Testimony amidst Diversity

In Matthew A. Benton, John Hawthorne & Dani Rabinowitz (eds.), Knowledge, Belief, and God: New Insights in Religious Epistemology. Oxford: Oxford University Press. pp. 183-202 (2018)
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That testimony is one of the principle bases on which many people hold their religious beliefs is hard to dispute. Equally hard to dispute is that our world contains an array of mutually incompatible religious traditions each of which has been transmitted down the centuries chiefly by way of testimony. In light of this latter it is quite natural to think that there is something defective about holding religious beliefs primarily or solely on the basis of testimony from a particular tradition. The present chapter takes up the question of what that defect consists in. I first consider whether religious diversity entails that a religious believer’s testimony-based beliefs are not formed in a suitably epistemically reliable manner even conditional upon the truth of her religion. After casting doubt on this thought I turn to look at the idea that testimony-based beliefs are subject to defeaters in light of awareness of religious diversity, and I suggest that many such beliefs are not obviously so. According to my diagnosis the problem, rather, is that believers who base their religious beliefs just on testimony will be very unlikely to have reflective (that is, second-order) knowledge even if they possess first-order knowledge, and I explain why this is a notable shortcoming.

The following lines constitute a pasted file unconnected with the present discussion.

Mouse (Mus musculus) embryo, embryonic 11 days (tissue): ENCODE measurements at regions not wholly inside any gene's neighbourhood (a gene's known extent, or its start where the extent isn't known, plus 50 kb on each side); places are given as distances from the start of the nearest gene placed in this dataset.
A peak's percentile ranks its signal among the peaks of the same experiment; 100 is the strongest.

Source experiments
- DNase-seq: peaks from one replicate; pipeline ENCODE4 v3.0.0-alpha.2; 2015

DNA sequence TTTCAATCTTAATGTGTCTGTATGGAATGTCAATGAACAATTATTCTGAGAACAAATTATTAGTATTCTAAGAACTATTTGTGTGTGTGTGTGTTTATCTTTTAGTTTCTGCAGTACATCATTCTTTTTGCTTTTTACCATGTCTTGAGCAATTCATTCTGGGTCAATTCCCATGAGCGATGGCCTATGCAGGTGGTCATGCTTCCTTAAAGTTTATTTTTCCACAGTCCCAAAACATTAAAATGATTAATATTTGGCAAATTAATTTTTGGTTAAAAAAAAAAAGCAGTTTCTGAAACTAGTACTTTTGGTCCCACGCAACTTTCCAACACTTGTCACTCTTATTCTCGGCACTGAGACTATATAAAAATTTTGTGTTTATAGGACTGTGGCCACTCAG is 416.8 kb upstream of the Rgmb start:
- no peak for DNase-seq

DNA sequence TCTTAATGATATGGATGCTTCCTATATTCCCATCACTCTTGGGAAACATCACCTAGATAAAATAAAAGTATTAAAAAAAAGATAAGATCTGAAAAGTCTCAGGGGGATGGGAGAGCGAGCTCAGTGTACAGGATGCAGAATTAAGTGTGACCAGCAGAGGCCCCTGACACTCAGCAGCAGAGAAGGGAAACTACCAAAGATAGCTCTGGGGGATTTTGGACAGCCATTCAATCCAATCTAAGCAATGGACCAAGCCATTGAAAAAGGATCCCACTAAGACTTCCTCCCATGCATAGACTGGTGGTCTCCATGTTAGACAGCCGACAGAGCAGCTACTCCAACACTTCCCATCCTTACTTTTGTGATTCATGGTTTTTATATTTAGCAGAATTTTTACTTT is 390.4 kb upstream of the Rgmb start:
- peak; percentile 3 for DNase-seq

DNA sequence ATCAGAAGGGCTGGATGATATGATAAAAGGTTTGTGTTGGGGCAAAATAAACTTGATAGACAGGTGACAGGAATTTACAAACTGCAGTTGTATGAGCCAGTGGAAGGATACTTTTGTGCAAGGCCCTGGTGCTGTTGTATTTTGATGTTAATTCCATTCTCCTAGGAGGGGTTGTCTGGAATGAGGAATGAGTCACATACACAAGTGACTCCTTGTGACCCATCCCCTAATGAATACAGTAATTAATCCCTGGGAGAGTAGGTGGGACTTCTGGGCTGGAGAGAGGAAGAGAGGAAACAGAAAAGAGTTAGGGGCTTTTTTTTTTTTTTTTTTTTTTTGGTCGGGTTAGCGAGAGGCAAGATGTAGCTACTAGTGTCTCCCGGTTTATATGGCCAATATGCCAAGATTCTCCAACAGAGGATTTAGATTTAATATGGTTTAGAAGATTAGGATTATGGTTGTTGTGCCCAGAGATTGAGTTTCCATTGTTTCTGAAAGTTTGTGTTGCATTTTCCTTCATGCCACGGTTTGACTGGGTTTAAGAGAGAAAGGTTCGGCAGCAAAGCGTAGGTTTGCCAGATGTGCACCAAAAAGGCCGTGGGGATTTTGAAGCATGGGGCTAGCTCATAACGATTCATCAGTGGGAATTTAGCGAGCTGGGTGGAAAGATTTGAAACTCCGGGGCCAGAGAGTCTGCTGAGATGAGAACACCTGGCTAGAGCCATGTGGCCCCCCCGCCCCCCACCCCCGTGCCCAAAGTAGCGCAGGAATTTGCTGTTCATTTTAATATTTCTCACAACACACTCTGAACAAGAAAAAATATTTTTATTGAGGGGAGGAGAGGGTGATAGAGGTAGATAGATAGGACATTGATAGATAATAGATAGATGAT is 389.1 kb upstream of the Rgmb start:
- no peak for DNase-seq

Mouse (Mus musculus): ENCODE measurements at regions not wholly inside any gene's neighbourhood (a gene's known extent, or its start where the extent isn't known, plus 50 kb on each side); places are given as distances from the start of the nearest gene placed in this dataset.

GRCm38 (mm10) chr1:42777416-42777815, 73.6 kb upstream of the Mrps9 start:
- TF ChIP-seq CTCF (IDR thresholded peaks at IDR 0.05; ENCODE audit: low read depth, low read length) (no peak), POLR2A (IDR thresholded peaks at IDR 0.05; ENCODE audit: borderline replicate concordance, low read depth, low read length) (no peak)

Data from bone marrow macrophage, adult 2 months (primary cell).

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Max Baker-Hytch
Oxford University (DPhil)


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